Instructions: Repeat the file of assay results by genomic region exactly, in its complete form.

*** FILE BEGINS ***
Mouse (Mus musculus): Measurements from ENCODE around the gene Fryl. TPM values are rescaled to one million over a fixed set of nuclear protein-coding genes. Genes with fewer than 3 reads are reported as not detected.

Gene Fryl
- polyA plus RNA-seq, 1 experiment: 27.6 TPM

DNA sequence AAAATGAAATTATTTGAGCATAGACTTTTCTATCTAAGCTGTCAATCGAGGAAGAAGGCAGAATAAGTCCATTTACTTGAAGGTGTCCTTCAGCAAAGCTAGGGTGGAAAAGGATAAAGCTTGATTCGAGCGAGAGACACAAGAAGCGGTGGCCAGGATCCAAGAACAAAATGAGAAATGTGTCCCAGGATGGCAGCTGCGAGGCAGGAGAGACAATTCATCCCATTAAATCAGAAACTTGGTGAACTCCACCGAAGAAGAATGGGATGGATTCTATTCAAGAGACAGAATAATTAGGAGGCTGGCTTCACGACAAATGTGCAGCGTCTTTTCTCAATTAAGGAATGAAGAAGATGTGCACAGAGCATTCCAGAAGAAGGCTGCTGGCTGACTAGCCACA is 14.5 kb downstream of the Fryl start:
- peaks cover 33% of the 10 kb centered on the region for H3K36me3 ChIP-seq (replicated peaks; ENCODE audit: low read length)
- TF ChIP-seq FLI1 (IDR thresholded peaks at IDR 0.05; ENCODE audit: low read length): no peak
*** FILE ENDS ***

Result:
Mouse (Mus musculus): Measurements from ENCODE around the gene Fryl. TPM values are rescaled to one million over a fixed set of nuclear protein-coding genes. Genes with fewer than 3 reads are reported as not detected.

Gene Fryl
- polyA plus RNA-seq, 1 experiment: 27.6 TPM

DNA sequence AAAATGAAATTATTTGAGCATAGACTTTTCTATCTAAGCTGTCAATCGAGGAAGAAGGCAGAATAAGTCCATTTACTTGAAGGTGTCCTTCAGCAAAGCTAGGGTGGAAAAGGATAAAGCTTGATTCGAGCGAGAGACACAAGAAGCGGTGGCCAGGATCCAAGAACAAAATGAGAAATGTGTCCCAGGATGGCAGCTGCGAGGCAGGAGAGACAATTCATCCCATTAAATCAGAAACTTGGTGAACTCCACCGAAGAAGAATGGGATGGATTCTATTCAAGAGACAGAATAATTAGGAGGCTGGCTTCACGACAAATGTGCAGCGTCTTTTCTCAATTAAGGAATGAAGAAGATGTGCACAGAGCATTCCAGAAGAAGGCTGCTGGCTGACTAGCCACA is 14.5 kb downstream of the Fryl start:
- peaks cover 33% of the 10 kb centered on the region for H3K36me3 ChIP-seq (replicated peaks; ENCODE audit: low read length)
- TF ChIP-seq FLI1 (IDR thresholded peaks at IDR 0.05; ENCODE audit: low read length): no peak